Tuesday, March 3, 2009
Musings on Being a Grandparent and Time Travel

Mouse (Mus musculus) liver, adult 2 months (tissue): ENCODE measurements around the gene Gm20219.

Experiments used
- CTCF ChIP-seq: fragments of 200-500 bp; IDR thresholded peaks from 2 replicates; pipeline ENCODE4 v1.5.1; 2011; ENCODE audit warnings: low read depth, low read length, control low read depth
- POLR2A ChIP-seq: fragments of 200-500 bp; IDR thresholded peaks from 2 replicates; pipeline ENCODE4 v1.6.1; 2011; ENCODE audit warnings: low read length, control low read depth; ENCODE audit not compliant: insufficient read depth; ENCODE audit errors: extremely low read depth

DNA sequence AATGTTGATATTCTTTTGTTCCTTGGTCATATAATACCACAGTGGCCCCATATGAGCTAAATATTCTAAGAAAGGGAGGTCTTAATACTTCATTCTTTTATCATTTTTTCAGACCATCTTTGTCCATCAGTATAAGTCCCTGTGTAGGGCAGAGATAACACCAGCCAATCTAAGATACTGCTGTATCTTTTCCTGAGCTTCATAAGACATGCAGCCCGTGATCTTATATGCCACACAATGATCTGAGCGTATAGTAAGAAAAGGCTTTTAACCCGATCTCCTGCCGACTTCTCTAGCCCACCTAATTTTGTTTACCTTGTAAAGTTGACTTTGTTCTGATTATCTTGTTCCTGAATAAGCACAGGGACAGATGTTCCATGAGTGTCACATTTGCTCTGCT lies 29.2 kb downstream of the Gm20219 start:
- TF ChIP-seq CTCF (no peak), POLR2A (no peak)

You can never go home again. ~ Thomas Wolfe What children need most are the essentials that grandparents provide in abundance. They give unconditional love, kindness, patience, humor, comfort, lessons in life. And, most importantly, cookies. ~ Rudolph Giuliani If the universe of discourse permits the possibility of time travel and of changing the past, then no time machine will be invented in that universe. ~ Larry Niven Last Friday, my wife and I flew from Boise to San Diego to visit our first grandchild. Actually, my son's family lives in Oceanside, California, which is just a little north. To be even more accurate, they live in base housing on Camp Pendleton since he is a Marine. The trip proved that time travel is not possible but that time loops probably are. Let me explain. My wife and I used to live in Orange County, CA. When the nearest drive by shooting was only a mile and a quarter from our house, we decided it wasn't safe to raise kids there anymore and eventually moved to Idaho. However, while we were in California, we had our three, beautiful kids. I remember my parents, the new grandparents, coming down each time a baby was born. While my parents connected with my sons easily enough, I was a little worried how my Dad would react when we had a daughter, since he only had boys. As it turned out, my daughter had him totally wound around her little finger on the very first visit. Thus began a lifelong bonding between my children and my parents that I have watched with the utmost joy. Now it's my turn. Seeing my grandson Landon for the first time reminded me of the first meeting between my parents and my children. I remembered thinking my parents looked just a bit older on that occasion, but I didn't feel old at all when I saw Landon. I did feel somewhat amazed listening to my son David comment on his responsibilities and how he had planned every detail of the next 20 years of his son's life. He was somewhat revelling at being "head of household" and projected a sense of confidence and security in his own decision making as a parent that I'm sure I didn't have, even though I was ten years his senior when I had my first children. I also remarked to myself how that confidence would be eroded as he actually proceeded to parent over the next weeks, months, and years. Families are not the certain and stable things we pretend they are. I don't mean I think families are unstable. Family life just doesn't progress in an orderly and linear fashion. Having children introduces uncertainty to the extreme and events become unpredictable currents in the stream of time, like a leaf you send sailing into a forest creek. Nothing brings out the best and worst in people as does facing those currents by becoming a parent. I wonder how sure my son will be about how he wants to raise his own children five or ten years from now? I don't feel old. When I look at photos of myself (which I don't like to do often) I look old. My face sags and my hair is, at best, a salt and pepper mix (though I've managed to keep most of it). I have the usual aches and pains and obsess over what they all mean, but I don't look like my grandfather did, with a full head of silver hair standing on trembling legs (trembling at least near the end of his life). I feel "mature" when my son and his wife complain about how little sleep they're getting and all of the other adjustments they have to make, now that a newborn has entered their lives. The history of my own early parenthood rises to the occasion, though I see that action more in my wife, as her mothering skills come to the fore. The passage of time has caught me a little by surprise. Being a grandparent seems all at once real and unreal. Certainly holding my grandson is very real to me, but the stereotype of being a grandparent is completely unreal. I haven't given my first piggy-back or horsey ride yet, or read Landon his first storybook, or taken him to the park to play on the swing set or any of that stuff (give me a break...he's only eight days old right now). The passage of time also introduced another strange experience...going back "home". I say "home" in quotes, because Idaho is my home now. However, we weren't that far from Orange County and one of my sister-in-laws still lives there, so we went to go see her on Sunday. She has cerebral palsy, so doesn't travel much; thus she hadn't been able to go to Oceanside to see Landon. We all went up to her in Buena Park. Although she's my wife's younger sister, her hair is completely gray. She looked well and in fact, was probably the heaviest that she's ever been. In her case, putting on and keeping on weight is the same for her as my newborn grandson. Since Annie has cerebral palsy, her health has always been an issue. As she's gotten older, she has suffered more, and we've always had it in the back of our minds, that she may not live as long as the rest of us. She spent sometime in the hospital over the past few months and my wife was frantic at one point, trying to make sure she got the right care while hundreds of miles away. We hope and pray for God's care and peace in her life, but I couldn't help but notice the that she looks older than my wife. The added punctuation in the story was Landon, who is just starting to live. While in the area, we also decided to visit the "old neighborhood". Our old next door neighbor is still in the same house and we went over to visit. By contrast to my sister-in-law, Norma hadn't really changed that much. Her husband has, but not in a bad way, and at 71, he still has a full head of hair. He's survived 5 types of cancer and still looks like he runs (though he likely doesn't these days). He says that he's learned to stop worries (a quality I wish for in my own life...though I hope that I don't have to face cancer to learn it). The kids my kids grew up with are all tall and at least somewhat like adults. One even has a child of his own, but I noticed Norma was still in charge of how all the kids are raised. A lifetime as a foster and adoptive parent has moulded her into the ultimate caretaker for many generations. Being a grandmother is the most natural progression for her. We managed an invite into our old house. Everything was a darker color but there were some things that were familiar, even after 15 years. The ceramic tile we had laid right before we moved was the same. I remembered the place in the backyard pool where David had broken a tooth (baby tooth, thankfully), while jumping in the jacuzzi. The chandelier in the core of the house was different, but the railing on the stairs was the same. It was an odd trip back in time, but then, I had to remind myself that time travel is impossible. There are only memories to create the illusion. Like the house, the neighborhood was the same, but different. The streets were lined with palm trees now, that the city had put in. The local park was the same, but new playground equipment was in place. The air still smelled of partly combusted hydrocarbons, but the strip mall where our dentist had his office was gone; replaced by partly built condos that had been abandoned when the economy crashed. Now the frames of the aborted condos are exposed to the weather and disintegrating; perhaps illustrating the erosion of California, or at least my mind's version of it. The freeways were the same, but if at all possible, everything around them was even more built up than when I lived there. Cars traveling 75 miles per hour (and faster) were just inches away from us as we moved from one freeway to the next, while my son listened to the droning guidance of his GPS system. Little sparks of pleasant familiarity briefly flared into view, like fireflies on a humid summer's night, but then reality repossessed the night and the present returned. As I wondered how life would have evolved differently had we not moved away, I was reminded that I could never move back, even if I wanted to. I was no longer the same person who left 15 years ago and neither were my surroundings. While it was home once, it isn't now and won't be again. We left Orange County and David took us onto Pendleton through a different entrance to show us where he worked. We had driven past the Pacific Ocean on I 5 and I gazed at the endless seas that I never get to visit in Idaho, longing for one small visit to the beach. More than anything, I missed the ability to look out and let my eyes and my mind expand out across the vastness of the water, going past the horizon to distant shores. I no longer feel landlocked in Idaho as such, but this trip reminded me of what I sometimes miss. This trip pointed out to me that you can only revisit old neighborhoods, but you can't actually relive the past. Memories are mile markers, but the territory continues to change. In some ways, my wife and I have become my parents and my son has become the father. I can now hold my grandson in my arms and feel the new life in him and pray that God lets him grow up and be safe in an increasingly uncertain world. This must be what my father felt like when he held my children for the first time. Time travel is impossible, but visiting old neighborhoods and accepting the role of grandfather from my own father allows for a certain "looping" in time. I haven't really become my father, but having my own grandchild has created a new connection between us and between the moment when he first held my children and the first time I held my son's child. I can visit the house that was my children's first home, but it's only a shadow of what it once was. It's good to visit, but you can't live there. Connecting with the past provides valuable reminders, but the action is always happening in the present. We take what we can from our histories, but the ink has been dry for sometime and the pages are yellowing. The quotes from the past must be lifted from the old page and be written with new ink. I'm back home now in Idaho and it's another ordinary day in the City of Trees. I'm back at work, seeing familiar faces and doing familiar things. I posted the first pictures of Landon to Picasa and to my Facebook profile and emailed the attachments to quite a number of people. I'm writing the new history with fresh ink, but it's already drying as my first meeting with Landon moves from present to past. I can take from the past what I need to establish my role and use it to anticipate the future, whatever God wills it to be. I pray that I am allowed to read Landon from his favorite books, and do all of those things with my grandson that my father did with my children. Well, it won't be the same, both because you can't completely summon the past into the present and because, although I have adopted the role, I'm a grandfather in my own way. The past is just a memory after all. Landon and I will need to build our new memories together. For Landon.